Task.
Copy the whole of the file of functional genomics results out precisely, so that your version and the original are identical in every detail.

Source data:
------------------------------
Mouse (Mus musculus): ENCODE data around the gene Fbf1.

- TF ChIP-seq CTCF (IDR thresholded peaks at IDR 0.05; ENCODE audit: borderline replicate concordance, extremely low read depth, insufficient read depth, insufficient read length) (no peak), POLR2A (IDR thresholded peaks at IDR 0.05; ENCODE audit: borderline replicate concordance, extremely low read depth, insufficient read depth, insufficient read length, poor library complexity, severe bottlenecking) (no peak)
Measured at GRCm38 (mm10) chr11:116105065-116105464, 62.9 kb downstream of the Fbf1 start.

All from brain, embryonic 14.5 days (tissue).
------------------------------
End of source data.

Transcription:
Mouse (Mus musculus): ENCODE data around the gene Fbf1.

- TF ChIP-seq CTCF (IDR thresholded peaks at IDR 0.05; ENCODE audit: borderline replicate concordance, extremely low read depth, insufficient read depth, insufficient read length) (no peak), POLR2A (IDR thresholded peaks at IDR 0.05; ENCODE audit: borderline replicate concordance, extremely low read depth, insufficient read depth, insufficient read length, poor library complexity, severe bottlenecking) (no peak)
Measured at GRCm38 (mm10) chr11:116105065-116105464, 62.9 kb downstream of the Fbf1 start.

All from brain, embryonic 14.5 days (tissue).